KANDAHAR, Afghanistan - Building is a dangerous business, no matter where it occurs. Safety and occupational health specialists work hard to prevent accidents like those reported world-wide so far this year.
In the U.K., a construction worker plummeted off scaffolding 50 feet to the ground. In the U.S. a boom on a poorly-maintained crane dropped and crushed a worker. Geronimo Gomez, a safety and occupational health specialist with the USACE Transatlantic Afghanistan District is part of a team dedicated to preventing such events here.
In Afghanistan, the U.S. Army Corps of Engineers is building water, power, and transportation projects as well as Afghan National Security Forces facilities to enable security and stability in the nation. Although the district contracts with competent, experienced, Afghan-owned and operated as well as American firms, construction remains one of the most dangerous industries in the world, explains Gomez. Safety is the district’s top priority, but sometimes accidents, incidents or near misses happen, Gomez said.
He urges the best defense against near misses or worse is prevention through education, training and awareness. When an accident, incident, or near miss occurs at a district job site, Gomez investigates; identifying all the possible factors in his pursuit to determine the cause in order to prevent future occurrences.
“We have to ask who, what, when, where, why, and how did the event occur,” says Gomez of investigations. “It is necessary to identify factors such as work pace and work load, whether or not machines and equipment have received proper maintenance, whether or not personal protective equipment was used, physical working conditions such as temperature, and how well-informed workers are about hazards,” Gomez says.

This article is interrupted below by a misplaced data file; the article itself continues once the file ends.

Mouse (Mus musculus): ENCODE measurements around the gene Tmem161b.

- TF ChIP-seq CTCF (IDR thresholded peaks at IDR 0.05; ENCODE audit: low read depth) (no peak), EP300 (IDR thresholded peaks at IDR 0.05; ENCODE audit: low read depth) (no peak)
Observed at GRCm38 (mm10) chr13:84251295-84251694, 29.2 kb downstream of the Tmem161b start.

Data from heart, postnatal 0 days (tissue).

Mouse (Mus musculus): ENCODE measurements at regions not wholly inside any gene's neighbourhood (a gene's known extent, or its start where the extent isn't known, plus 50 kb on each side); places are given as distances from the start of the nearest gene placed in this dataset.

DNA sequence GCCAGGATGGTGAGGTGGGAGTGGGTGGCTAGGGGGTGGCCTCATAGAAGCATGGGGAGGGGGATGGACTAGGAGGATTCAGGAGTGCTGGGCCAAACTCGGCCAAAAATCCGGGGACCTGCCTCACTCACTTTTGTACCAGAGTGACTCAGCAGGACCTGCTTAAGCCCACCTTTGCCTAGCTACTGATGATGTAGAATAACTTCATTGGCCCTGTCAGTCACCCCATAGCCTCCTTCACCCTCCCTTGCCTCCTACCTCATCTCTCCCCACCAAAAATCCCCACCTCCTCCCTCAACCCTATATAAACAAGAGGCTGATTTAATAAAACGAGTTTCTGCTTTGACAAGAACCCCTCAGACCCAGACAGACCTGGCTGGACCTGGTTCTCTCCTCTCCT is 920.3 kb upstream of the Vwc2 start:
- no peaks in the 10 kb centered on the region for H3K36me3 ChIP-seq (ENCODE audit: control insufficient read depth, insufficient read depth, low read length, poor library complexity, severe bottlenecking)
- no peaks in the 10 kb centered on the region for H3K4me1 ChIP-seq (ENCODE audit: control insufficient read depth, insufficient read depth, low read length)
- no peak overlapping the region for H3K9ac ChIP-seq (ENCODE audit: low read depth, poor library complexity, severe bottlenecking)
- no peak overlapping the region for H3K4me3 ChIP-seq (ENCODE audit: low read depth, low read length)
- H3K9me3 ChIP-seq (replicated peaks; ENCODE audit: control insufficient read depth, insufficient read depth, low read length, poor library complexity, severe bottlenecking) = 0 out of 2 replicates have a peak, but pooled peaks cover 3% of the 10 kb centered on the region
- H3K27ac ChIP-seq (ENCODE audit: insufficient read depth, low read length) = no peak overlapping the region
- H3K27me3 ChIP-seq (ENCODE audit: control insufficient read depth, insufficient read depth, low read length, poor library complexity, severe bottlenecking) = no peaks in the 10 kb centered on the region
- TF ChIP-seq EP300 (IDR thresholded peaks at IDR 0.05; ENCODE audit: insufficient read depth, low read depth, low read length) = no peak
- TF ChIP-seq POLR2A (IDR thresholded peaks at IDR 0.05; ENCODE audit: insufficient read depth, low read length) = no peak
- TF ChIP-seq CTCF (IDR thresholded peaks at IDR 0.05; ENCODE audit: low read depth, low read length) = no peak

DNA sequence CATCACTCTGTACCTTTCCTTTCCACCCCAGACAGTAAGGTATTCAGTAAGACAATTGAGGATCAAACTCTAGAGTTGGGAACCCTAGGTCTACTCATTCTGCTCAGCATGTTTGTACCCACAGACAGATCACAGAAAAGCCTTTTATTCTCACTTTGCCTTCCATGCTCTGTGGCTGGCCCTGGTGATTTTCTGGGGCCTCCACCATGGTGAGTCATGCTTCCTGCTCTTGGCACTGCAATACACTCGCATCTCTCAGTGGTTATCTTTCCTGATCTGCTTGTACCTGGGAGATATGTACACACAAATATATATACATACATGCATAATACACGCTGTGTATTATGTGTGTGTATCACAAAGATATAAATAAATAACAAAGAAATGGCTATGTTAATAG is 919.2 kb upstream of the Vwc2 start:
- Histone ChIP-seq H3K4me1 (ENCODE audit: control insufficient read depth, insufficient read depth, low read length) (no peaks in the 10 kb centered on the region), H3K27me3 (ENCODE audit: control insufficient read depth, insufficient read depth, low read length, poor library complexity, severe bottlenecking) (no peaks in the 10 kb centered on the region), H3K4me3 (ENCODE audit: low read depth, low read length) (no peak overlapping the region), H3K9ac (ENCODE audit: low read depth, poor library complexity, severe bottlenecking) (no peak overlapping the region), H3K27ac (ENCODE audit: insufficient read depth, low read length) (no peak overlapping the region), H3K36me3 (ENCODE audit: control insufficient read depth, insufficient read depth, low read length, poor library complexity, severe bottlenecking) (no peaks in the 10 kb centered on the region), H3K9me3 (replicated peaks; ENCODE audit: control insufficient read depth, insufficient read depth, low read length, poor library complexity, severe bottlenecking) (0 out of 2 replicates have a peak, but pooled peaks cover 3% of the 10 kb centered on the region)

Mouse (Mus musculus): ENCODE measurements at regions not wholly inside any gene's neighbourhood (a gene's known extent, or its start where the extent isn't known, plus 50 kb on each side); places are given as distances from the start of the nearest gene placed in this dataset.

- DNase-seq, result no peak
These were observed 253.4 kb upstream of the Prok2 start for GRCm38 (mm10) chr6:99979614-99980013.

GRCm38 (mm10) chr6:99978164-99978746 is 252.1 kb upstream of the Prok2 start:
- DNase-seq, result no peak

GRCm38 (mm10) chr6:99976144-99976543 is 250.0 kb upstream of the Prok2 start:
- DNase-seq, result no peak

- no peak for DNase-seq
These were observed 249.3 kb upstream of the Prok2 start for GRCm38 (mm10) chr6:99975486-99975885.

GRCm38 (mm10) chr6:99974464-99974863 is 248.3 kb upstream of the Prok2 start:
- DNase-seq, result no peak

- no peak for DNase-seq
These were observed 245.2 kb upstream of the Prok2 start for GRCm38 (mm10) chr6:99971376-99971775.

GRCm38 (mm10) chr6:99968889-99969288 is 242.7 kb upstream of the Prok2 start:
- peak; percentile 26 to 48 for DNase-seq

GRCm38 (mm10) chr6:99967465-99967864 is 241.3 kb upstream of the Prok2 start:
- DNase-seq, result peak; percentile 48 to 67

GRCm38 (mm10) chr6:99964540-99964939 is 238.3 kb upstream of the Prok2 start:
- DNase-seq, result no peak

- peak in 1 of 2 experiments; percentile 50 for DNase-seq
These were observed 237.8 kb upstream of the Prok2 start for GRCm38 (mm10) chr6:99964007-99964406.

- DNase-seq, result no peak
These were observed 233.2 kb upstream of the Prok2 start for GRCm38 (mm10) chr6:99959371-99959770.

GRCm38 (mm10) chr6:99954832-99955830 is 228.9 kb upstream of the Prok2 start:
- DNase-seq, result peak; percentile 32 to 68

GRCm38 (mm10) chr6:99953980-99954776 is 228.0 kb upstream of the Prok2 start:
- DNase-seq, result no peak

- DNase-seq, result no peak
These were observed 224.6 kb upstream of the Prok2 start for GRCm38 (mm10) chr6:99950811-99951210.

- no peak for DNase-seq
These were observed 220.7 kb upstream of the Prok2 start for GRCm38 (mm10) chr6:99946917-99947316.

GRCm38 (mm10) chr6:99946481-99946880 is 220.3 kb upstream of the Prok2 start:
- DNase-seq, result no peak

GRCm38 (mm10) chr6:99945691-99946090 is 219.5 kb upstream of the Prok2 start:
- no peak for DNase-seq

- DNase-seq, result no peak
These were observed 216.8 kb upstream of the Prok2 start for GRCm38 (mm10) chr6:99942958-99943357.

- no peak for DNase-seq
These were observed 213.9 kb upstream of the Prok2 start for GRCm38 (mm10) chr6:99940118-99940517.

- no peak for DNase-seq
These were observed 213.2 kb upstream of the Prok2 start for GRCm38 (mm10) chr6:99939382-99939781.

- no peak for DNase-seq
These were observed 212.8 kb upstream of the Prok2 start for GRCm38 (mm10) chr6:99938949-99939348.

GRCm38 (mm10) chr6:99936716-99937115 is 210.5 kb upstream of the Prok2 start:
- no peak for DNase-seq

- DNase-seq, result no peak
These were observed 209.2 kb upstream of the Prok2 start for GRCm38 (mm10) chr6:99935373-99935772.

During investigations, Gomez follows a rigorous checklist, interviews relevant parties to the event including witnesses, reviews pictures and footage, visits the event site, takes measurements and carefully evaluates all of the data.
“The purpose of my investigation is not for punitive measures, it’s to determine the root cause of the event for the purposes of eliminating hazards and preventing recurrence,” Gomez said.
Safety and occupational health standards in developing nations lag behind those in developed ones according to the United Nations International Labour Organization.
“Striving to impart a culture of safety is really important if we want to reduce and eliminate accidents here,” explained Gomez, who for 25 years worked for the Occupational Safety and Health Administration and has taught workplace safety courses at the University of Texas in Arlington.
Although firms contracted by the district to build critical infrastructure must have safety and occupational health specialists on job sites daily, Gomez inspects job sites, the related environment and equipment at sites weekly. He observes labor practices to promote adherence to safety regulations too. He educates workers about the benefits of maintaining a good safety and occupational health program. Benefits include reduced absenteeism due to illness or injury, fewer lost days, less damage to property, overall costs savings and most importantly, fewer fatalities. When workplace-related unfortunate events occur, Gomez investigates and recommends preventive actions to curb and eliminate future accidents, incidents or near misses.
“One loss of life is one too many, especially when the loss is preventable,” Gomez said. “If we can determine root causes, recognize and eliminate hazards and promote a culture of prevention and awareness, we can save lives.”